Official Rebrand revives clothing that has been discarded, breathing new life into what was once considered “waste”. This transformation also reflects the fluidity of identity and encourages people to take agency over their self-presentation. Through mixed media alterations, their “rebranding” process proposes a sustainable alternative to the competitive consumption encouraged by today’s social and industrial norms. They transform both pre-consumer and post-consumer fashion industry excess into one of a kind pieces that blur boundaries between fashion and art. All the “rebranding” production is done out of a studio in Brooklyn. Although they cannot trace back who made the items being rebranded, Official Rebrand writes a testaments to them on pieces, such as “someone made in China” rather than just “made in China.”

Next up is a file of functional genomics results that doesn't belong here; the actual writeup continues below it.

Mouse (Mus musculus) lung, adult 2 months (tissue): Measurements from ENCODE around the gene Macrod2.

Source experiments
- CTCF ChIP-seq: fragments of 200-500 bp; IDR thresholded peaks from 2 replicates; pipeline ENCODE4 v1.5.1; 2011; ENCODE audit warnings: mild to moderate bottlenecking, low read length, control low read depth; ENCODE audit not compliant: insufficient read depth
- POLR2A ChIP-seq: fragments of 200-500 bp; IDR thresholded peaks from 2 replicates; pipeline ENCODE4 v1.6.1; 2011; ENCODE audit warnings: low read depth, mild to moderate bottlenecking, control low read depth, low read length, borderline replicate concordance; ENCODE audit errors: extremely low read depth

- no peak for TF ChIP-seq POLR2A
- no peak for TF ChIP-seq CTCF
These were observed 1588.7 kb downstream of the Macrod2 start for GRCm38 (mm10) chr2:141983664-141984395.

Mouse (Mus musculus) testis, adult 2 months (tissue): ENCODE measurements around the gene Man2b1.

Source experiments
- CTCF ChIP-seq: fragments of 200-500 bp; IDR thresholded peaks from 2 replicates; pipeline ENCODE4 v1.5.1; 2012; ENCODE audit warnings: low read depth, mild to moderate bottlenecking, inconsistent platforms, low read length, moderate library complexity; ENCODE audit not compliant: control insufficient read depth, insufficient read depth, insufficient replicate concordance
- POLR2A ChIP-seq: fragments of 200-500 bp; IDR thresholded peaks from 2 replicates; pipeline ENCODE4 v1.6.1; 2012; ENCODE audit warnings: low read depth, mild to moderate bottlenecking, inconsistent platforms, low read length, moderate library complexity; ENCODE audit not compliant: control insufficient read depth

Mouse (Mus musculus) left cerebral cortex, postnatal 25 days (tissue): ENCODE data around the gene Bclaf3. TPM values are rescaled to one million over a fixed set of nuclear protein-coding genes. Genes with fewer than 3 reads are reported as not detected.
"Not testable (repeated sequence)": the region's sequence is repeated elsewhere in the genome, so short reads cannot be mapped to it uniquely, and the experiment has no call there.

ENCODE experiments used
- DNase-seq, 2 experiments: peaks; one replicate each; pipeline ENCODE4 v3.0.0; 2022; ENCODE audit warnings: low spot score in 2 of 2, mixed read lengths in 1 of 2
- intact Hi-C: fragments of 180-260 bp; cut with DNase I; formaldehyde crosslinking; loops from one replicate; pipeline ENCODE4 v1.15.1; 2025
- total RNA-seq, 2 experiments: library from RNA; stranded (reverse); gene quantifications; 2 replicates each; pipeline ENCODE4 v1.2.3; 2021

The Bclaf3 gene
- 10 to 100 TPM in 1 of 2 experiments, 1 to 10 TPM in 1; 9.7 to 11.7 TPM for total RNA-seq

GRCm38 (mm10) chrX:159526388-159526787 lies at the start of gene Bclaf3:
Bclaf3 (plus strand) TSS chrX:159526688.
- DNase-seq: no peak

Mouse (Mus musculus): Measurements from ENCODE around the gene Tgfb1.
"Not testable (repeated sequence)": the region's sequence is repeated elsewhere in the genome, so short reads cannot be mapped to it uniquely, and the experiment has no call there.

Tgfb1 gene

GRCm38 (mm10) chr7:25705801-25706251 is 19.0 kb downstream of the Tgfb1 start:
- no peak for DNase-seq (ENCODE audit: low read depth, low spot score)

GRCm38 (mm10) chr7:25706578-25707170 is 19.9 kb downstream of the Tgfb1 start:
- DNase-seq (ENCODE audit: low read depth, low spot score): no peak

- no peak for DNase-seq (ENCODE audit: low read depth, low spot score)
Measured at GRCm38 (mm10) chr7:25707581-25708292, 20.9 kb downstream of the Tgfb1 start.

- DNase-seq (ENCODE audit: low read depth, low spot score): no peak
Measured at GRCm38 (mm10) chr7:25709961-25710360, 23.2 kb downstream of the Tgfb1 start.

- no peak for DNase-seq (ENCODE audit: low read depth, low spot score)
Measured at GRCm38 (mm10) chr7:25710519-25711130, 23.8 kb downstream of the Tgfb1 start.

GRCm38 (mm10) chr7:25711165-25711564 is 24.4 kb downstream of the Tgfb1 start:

A cornerstone of the brand is that it is gender free. Rebranding dissociates garments from gendered categories, reintroducing them without arbitrary social constraints. Their clothes represent freedom from gendered expectations and empowerment for those for whom binary categories do not work. As a non-binary person and feminist, the founder of Offical Rebrand seeks to advocate for genderqueer/trans rights and visibility.